April 1, 2010
On the road in Mumbai with a Muslim female taxi driver

For her project The Taxi Takes on Terror, freelance documentary filmmaker Vandana Sood reported from India’s largest city last year through conversations with the cab drivers.

In the course of her interviews, she meets a young female cabbie in Mumbai whose identity reveals a surprisingly complex convergence of faith, fashion and femininity.

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Comments

5 comments

#5

Lovely, I love this, women getting employed, owning business and taking economic independence. Cheers to the future!

#4

[...] For her project The Taxi Takes on Terror, freelance documentary filmmaker Vandana Sood interviews a female Muslim taxi driver in Mumbai. [...]

#3

Change are slow but inevitable. As time passes either we adapt or get left behind. I never like to see women wearing that covering is hides their true beauty. And when you can see really see things. I think that women soon would realize that the world is moving on. These small clips about independent women makes me feel proud.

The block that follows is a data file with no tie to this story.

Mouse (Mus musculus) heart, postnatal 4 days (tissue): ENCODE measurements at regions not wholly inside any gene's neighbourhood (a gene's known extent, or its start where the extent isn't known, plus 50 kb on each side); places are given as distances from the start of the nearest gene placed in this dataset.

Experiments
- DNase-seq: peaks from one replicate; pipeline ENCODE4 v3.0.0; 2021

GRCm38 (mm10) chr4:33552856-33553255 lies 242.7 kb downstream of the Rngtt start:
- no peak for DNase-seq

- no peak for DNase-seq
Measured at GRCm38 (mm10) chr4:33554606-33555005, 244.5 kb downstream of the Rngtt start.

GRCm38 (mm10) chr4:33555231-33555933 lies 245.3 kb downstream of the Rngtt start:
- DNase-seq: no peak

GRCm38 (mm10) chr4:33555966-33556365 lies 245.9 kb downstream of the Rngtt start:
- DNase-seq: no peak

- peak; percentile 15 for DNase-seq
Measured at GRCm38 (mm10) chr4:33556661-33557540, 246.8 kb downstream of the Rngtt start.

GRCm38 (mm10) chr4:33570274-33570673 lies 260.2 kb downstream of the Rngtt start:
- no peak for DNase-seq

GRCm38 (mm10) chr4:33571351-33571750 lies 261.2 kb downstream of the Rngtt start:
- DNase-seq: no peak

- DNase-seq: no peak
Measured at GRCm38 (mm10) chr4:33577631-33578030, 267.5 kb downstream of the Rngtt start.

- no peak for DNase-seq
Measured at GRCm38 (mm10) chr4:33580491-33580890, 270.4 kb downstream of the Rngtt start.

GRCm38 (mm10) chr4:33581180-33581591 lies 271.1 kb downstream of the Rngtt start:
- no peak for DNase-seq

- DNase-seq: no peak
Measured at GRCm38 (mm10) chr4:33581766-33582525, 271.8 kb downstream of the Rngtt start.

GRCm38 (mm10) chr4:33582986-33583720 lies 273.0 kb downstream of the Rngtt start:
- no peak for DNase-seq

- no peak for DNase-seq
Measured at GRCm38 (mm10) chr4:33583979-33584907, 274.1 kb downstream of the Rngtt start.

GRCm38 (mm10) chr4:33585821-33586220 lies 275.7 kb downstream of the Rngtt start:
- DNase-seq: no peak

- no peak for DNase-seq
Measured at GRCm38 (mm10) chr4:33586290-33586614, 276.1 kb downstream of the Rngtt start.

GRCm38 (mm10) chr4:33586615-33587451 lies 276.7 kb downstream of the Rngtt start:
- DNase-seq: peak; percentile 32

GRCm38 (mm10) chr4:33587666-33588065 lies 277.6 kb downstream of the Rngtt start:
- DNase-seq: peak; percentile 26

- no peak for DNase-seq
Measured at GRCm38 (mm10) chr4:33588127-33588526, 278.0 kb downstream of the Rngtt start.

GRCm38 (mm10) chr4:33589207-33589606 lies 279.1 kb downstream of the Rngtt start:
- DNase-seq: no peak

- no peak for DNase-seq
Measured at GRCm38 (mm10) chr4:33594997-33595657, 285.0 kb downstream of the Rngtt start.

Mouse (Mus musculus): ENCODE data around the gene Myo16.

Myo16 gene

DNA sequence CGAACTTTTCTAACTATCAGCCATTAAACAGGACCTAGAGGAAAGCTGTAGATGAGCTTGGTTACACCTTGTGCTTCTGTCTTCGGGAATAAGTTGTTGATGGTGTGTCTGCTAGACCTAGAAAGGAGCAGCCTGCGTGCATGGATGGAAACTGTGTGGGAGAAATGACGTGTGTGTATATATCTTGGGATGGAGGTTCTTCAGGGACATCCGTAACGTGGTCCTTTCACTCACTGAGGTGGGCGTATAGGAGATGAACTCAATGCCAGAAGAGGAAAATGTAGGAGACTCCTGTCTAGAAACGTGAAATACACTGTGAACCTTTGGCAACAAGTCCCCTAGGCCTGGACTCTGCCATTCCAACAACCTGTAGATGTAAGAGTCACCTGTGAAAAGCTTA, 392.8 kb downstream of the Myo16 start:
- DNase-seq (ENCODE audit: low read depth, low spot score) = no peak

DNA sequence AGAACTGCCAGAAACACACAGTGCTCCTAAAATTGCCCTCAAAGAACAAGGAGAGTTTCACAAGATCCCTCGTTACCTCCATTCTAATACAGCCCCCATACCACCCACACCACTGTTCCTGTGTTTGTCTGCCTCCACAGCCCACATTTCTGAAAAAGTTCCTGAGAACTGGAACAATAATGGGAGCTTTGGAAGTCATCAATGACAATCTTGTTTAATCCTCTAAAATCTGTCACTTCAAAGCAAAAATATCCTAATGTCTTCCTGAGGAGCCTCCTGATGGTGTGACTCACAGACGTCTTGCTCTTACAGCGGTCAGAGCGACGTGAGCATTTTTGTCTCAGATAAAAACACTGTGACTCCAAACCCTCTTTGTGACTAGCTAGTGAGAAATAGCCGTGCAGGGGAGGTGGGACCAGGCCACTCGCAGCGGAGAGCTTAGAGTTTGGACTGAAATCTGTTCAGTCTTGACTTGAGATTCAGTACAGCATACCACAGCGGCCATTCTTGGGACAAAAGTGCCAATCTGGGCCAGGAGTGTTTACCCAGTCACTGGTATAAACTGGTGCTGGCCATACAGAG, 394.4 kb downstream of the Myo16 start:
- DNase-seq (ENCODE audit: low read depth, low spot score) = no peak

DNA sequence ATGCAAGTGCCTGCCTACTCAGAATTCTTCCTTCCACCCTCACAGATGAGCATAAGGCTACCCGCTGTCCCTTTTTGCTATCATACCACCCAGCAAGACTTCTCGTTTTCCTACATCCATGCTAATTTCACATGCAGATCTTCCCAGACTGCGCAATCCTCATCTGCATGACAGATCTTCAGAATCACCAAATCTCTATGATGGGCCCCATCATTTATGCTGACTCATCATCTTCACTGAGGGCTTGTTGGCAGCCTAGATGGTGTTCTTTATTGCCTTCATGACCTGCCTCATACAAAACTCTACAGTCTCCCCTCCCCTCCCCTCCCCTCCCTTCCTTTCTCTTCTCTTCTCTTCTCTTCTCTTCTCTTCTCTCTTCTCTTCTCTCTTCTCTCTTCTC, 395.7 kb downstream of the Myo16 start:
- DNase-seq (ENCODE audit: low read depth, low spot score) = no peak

#2

I am fully aware of oppressive, patriarchal history and culture that led to various head coverings and “hiding away” of women. And before I came into contact with so many women who wear head covering, I probably would have said precisely the same thing as “Secretary” above.

But, while I still believe such coverings are oppressive, I also see that the actual lives and narratives of the women I know who wear them completely contradict the idea that this oppression has been fully successful.

I know proud, stubborn, fully empowered women who– for their own reasons — do not feel it to be a contradiction to wear a head covering. Or, if they do see the contradiction, many of them seem so comfortable and confident in their independent identity, that they simply live with the contradiction.

This does not mean that I am comfortable, either with the contradictions or with the head coverings themselves. I know the history that they represent.

But if and when various cultures evolve past the need to hide and imprison women and cover their faces, it will not simply be the removal of those head coverings that will lead to full liberation as human beings.

I’m afraid that internal struggle is not so easily and directly related to external garb.

#1

One day she will learn that wearing a burka is similar to being branded with a large M on her forehead. It took a long time for American slaves in the 1860s after Americas civil war to lose that feeling of being a slave. So will this lady to get rid of the past and step into the world where she can be free. She is very brave to put her face on the world stage since she is going against her fellow Muslims belifs.

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